Silent Messenger ~ Raven- Wyoming black granite ~ 12Óh x 60Ów x 30Ód Sarcophagus- Colorado red sandstone ~ 14Óh x 70Ów x 40Ód Collection of National Museum of Wildlife Art

Silent Messenger. Raven- Wyoming black granite, Sarcophagus- Colorado red sandstone. Collection of National Museum of Wildlife Art, photo via

Can art change the world? Artist Steve Kestrel, who works with found stone in Northern Colorado, certainly hopes so. For his sculpture, Silent Messenger, Kestrel sculpted a six-foot long sarcophagus from Colorado sandstone and placed a giant black granite raven, lying on its back, within it. Currently on view at Wyoming’s National Museum of Wildlife Art in Jackson, it sends a chilling message.

“I usually celebrate the earth’s flora and fauna in my work,” Kestrel explains. But this time he wanted to pose a challenge: “In the next century, will our societies and artists celebrate the remaining wildlife or mourn their passing?”

Wyoming writer Cate Cabot thought that this sculpture held a potent message not just for adults, but for students throughout Wyoming, so she designed The Messenger: Silent No More Project. This spring the project began with field trips to see Silent Messenger that carried back to their classrooms.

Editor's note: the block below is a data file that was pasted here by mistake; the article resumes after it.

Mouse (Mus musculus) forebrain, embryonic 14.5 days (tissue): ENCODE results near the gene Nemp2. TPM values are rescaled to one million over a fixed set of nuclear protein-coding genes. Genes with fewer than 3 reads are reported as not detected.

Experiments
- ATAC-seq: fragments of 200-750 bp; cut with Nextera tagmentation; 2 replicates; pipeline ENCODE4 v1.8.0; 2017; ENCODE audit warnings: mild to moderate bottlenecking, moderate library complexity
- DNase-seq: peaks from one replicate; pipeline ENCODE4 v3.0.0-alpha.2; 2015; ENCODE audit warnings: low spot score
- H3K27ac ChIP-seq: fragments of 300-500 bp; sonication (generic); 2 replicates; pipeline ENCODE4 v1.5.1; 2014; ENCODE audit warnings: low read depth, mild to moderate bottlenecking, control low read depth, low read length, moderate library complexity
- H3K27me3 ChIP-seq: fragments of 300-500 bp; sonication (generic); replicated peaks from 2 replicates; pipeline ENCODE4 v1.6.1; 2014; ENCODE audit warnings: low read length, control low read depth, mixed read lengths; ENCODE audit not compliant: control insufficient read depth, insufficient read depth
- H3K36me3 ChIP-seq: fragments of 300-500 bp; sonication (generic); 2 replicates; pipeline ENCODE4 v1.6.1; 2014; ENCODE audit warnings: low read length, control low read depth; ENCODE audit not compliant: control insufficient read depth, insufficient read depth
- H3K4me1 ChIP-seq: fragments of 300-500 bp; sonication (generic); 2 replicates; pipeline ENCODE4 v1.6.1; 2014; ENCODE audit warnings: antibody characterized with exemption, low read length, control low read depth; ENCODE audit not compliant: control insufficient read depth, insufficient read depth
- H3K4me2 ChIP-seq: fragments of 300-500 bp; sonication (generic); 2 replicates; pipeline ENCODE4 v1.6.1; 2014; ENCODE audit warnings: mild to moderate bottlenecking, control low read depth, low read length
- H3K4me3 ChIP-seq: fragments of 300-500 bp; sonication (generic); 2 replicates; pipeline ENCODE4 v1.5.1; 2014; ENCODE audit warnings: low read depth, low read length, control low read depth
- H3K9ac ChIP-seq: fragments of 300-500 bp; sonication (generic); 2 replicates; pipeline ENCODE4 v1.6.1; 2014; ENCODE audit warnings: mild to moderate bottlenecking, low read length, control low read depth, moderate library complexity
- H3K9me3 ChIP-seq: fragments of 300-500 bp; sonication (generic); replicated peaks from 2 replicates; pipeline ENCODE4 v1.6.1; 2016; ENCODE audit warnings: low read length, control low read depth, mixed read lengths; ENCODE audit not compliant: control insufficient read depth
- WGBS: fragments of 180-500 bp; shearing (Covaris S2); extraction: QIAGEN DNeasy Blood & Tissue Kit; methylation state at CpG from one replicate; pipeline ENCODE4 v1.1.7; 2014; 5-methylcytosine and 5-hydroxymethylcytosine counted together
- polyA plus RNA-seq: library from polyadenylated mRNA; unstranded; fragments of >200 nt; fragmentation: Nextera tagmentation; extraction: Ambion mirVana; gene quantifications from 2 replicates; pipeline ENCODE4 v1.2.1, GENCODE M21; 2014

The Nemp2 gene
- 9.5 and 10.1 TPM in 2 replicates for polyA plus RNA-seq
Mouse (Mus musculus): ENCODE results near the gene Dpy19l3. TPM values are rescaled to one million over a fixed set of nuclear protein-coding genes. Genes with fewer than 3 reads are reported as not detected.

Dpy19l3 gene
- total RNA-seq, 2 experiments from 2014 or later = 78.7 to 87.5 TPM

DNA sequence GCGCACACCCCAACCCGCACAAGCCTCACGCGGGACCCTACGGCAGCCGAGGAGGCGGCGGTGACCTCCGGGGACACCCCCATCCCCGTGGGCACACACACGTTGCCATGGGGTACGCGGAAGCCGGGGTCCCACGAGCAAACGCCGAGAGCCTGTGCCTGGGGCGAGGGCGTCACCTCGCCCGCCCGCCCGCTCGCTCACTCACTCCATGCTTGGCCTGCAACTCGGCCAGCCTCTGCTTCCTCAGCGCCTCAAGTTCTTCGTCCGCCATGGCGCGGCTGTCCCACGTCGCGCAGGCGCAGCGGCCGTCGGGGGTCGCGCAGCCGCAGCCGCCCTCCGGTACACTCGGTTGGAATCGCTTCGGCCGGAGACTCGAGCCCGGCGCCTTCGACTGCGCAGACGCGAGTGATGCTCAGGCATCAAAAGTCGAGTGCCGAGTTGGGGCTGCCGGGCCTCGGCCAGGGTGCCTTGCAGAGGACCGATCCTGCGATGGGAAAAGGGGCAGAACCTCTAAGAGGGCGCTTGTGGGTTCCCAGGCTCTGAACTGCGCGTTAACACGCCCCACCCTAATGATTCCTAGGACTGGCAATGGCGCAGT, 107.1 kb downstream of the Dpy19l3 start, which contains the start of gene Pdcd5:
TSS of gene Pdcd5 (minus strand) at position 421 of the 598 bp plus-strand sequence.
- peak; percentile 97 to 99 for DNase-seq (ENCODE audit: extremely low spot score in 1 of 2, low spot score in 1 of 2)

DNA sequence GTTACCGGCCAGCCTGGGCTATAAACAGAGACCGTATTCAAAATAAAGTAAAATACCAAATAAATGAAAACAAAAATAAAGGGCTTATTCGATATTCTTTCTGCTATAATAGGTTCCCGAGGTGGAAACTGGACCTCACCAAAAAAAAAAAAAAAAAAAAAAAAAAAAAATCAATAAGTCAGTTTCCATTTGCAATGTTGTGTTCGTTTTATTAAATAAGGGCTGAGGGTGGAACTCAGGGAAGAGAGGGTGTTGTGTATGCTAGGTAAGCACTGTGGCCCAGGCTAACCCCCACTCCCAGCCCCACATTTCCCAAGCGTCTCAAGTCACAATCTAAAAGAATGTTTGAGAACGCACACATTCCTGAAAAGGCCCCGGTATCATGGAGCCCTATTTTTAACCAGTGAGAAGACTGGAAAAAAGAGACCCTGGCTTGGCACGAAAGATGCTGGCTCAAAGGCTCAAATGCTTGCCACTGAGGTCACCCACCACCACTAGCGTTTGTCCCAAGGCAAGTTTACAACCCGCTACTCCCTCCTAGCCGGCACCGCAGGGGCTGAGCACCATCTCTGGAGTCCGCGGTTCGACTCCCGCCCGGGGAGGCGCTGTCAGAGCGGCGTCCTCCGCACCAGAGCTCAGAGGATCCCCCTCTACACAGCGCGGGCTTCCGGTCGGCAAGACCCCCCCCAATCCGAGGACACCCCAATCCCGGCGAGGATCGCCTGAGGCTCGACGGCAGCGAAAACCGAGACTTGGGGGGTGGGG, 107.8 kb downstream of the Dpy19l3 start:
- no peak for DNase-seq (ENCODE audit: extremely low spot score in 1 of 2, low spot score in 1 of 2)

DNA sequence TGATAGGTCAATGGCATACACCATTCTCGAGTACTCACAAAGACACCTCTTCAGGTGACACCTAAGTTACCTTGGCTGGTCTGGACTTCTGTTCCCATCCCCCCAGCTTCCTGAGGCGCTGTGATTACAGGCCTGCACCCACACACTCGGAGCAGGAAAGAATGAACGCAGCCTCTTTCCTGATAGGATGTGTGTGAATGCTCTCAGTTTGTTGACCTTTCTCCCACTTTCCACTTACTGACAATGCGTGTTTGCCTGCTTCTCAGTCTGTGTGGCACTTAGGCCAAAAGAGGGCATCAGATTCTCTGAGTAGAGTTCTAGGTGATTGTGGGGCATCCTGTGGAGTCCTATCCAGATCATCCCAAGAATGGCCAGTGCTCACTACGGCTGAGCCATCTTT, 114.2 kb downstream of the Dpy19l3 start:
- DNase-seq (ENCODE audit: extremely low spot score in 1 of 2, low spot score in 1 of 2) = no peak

Messenger Photo IMG_8144

Cate Cabot with students for The Messenger: Silent No More Project

In May, Cabot guided 160 students, in small groups, to visit and respond to Silent Messenger. Using writing, mythic references, discussions about climate change and species affected by it—in short, creativity and imagination paired with research—the students deeply explored the work and its themes.

Following the field trips, the Teton Raptor Center brought live birds into classrooms and students produced individual projects, translating their research into messages to be presented and passed on. Both students and educators were fired up!

“Most kids, and most adults for that matter, rarely have intimate experiences with art – yet this is where real change happens,” one teacher said. “And for myself, now I’m burning up with ideas.”

What do you think? Read more about Silent Messenger and share ideas with us for ways that art can make a difference in saving our ecosystem. If you’d like to see the sculpture, you can visit the Conservation Gallery at the NMWA. And if you live in Wyoming and want to take part in The Messenger: Silent No More Project, email us at and we’ll put you in touch with Cate Cabot!

Messenger Photo IMG_8148

Students responding to Silent Messenger.

Print Friendly

no comments

Post a comment